We first show that 𝑇(𝑆)⊂𝑆. Indeed, if 𝑧∈𝑆, then |𝑧(𝑛)−𝑐|≤𝛼(0) for 𝑛∈ℕ0 and, by (2.11) and (2.15), we have ||(𝑇𝑧)(𝑛)−𝑐||â‰¤âˆžî“ğ‘–=𝑛||||ğ‘Ž(𝑖)𝛽(𝑖+1)||||+(𝑐+𝛼(0))âˆžî“ğ‘—=𝑛𝑗𝑖=0||||𝐾(𝑗,𝑖)𝛽(𝑖)𝛽(𝑗+1)||||=𝛼(𝑛)≤𝛼(0).(2.16) Next, we prove that 𝑇 is continuous. Let 𝑧(𝑝) be a sequence in 𝑆 such that 𝑧(𝑝)→𝑧 as ğ‘â†’âˆž. Because 𝑆 is closed, 𝑧∈𝑆. Now, utilizing (2.15), we get ||𝑇𝑧(𝑝)(𝑛)−(𝑇𝑧)(𝑛)||=|||||âˆžî“ğ‘—=𝑛𝑗𝑖=0𝐾(𝑗,𝑖)𝛽(𝑖)𝛽(𝑗+1)𝑧(𝑝)(𝑖)−𝑧(𝑖)|||||≤𝑀sup𝑖≥0||𝑧(𝑝)(𝑖)−𝑧(𝑖)||=𝑀‖‖𝑧(𝑝)−𝑧‖‖,𝑛∈ℕ0.(2.17) Therefore, ‖‖𝑇𝑧(𝑝)−𝑇𝑧‖‖≤𝑀‖‖𝑧(𝑝)−𝑧‖‖,limğ‘â†’âˆžâ€–â€–ğ‘‡ğ‘§(𝑝)−𝑇𝑧‖‖=0.(2.18) This means that 𝑇 is continuous.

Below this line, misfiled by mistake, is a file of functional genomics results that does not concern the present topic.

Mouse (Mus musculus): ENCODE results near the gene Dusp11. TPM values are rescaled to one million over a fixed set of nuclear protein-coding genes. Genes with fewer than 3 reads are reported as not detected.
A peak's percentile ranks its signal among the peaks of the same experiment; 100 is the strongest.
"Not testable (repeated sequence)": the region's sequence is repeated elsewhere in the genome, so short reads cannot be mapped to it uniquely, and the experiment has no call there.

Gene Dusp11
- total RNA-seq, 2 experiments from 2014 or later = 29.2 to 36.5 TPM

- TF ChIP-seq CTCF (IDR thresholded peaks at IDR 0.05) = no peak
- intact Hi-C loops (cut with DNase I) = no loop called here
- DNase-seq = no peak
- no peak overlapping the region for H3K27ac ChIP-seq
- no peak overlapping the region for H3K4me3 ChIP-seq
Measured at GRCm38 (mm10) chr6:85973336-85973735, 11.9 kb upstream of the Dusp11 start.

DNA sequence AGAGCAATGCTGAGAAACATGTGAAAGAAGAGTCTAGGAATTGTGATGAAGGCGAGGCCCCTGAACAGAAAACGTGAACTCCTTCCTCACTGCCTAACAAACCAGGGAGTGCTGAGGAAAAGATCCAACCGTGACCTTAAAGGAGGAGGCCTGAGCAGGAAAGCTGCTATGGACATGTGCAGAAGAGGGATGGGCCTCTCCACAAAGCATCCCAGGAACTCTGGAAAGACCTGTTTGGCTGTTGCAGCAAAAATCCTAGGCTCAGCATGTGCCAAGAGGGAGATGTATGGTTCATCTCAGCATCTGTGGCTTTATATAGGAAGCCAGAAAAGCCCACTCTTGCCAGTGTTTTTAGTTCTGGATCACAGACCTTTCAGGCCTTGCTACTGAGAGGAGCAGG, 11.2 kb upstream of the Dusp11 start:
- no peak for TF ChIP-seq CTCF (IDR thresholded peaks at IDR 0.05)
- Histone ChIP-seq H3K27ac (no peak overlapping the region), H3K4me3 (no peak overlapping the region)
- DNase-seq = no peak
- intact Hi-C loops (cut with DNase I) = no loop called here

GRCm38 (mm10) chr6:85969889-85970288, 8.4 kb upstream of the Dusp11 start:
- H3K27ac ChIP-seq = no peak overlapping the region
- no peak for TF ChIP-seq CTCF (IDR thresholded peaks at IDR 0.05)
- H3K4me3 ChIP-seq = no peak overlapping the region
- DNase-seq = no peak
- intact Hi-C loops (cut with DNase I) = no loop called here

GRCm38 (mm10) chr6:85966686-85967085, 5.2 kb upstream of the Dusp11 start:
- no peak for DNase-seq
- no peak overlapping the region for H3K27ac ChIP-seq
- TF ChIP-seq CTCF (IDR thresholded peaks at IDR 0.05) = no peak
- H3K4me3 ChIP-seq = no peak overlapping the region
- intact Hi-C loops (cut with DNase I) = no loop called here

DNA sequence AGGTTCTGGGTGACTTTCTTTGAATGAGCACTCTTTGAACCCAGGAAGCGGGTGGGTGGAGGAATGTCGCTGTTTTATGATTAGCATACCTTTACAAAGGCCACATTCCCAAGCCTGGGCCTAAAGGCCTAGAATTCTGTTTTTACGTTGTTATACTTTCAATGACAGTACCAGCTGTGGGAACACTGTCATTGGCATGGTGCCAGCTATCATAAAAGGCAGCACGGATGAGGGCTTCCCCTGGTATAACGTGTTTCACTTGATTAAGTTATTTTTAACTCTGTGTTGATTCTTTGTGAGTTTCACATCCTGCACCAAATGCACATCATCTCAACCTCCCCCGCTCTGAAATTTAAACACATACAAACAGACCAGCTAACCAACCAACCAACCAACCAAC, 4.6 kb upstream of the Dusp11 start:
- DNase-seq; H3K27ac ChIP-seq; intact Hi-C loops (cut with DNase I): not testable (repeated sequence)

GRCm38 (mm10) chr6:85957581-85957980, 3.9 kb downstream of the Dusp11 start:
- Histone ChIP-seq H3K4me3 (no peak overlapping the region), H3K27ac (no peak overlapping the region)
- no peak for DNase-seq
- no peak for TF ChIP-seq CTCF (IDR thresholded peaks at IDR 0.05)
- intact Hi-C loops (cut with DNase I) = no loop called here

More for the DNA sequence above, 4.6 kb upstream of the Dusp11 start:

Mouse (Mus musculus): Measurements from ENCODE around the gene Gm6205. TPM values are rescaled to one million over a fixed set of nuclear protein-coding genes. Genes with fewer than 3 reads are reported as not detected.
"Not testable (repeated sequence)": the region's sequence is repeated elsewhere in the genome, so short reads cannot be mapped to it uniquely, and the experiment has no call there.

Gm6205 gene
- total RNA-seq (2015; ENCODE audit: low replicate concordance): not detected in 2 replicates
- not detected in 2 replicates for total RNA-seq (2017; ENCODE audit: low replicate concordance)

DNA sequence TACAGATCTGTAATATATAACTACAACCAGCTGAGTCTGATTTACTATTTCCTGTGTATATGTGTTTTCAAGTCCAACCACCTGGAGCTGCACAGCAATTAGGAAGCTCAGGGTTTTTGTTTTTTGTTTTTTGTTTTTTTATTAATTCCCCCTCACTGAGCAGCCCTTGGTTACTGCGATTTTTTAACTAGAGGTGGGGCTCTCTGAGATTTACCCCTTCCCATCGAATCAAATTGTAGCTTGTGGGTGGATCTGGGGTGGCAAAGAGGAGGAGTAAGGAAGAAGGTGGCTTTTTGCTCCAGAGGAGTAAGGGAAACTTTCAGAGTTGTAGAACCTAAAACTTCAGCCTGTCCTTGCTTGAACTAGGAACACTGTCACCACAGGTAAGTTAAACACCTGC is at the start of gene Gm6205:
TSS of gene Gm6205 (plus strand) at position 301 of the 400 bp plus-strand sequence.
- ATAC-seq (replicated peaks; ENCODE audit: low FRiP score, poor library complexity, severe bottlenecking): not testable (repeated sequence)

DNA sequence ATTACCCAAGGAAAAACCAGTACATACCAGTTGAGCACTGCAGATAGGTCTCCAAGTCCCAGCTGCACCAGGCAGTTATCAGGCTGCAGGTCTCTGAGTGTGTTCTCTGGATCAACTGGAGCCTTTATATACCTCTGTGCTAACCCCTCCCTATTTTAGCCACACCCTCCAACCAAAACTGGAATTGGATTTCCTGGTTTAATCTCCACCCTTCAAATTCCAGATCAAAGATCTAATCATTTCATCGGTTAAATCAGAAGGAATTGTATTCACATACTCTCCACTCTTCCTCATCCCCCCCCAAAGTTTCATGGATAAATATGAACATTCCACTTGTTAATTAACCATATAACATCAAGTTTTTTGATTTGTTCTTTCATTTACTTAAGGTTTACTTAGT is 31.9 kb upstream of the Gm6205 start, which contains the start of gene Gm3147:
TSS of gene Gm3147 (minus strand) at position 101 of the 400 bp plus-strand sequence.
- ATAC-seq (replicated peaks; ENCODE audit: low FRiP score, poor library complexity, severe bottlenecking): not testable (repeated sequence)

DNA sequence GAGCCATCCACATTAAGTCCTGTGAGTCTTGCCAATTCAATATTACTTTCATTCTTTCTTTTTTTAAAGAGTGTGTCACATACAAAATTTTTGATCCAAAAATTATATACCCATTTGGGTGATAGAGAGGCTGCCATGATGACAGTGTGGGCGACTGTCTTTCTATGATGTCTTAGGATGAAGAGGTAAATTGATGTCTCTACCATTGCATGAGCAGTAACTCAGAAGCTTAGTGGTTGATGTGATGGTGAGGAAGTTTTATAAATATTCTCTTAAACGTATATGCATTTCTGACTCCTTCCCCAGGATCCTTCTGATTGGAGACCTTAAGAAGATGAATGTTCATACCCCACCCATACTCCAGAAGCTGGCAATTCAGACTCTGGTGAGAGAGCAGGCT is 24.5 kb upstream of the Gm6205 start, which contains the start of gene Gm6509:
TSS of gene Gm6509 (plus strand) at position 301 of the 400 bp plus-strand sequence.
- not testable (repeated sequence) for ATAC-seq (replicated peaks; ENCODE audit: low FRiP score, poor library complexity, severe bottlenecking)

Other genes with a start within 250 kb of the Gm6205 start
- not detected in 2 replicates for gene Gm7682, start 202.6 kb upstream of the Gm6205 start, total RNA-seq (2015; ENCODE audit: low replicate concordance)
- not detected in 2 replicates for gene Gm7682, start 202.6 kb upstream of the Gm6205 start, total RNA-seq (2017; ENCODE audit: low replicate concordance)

Now, we show that 𝑇(𝑆) is compact. As is generally known, it is enough to verify that every 𝜀-open covering of 𝑇(𝑆) contains a finite 𝜀-subcover of 𝑇(𝑆), that is, finitely many of these open sets already cover 𝑇(𝑆) ([15], page 756 (12)). Thus, to prove that 𝑇(𝑆) is compact, we take an arbitrary 𝜀>0 and assume that an open 𝜀-cover ğ’žğœ€ of 𝑇(𝑆) is given. Then, from (2.10), we conclude that there exists an 𝑛𝜀∈ℕ such that 𝛼(𝑛)<𝜀/4 for 𝑛≥𝑛𝜀.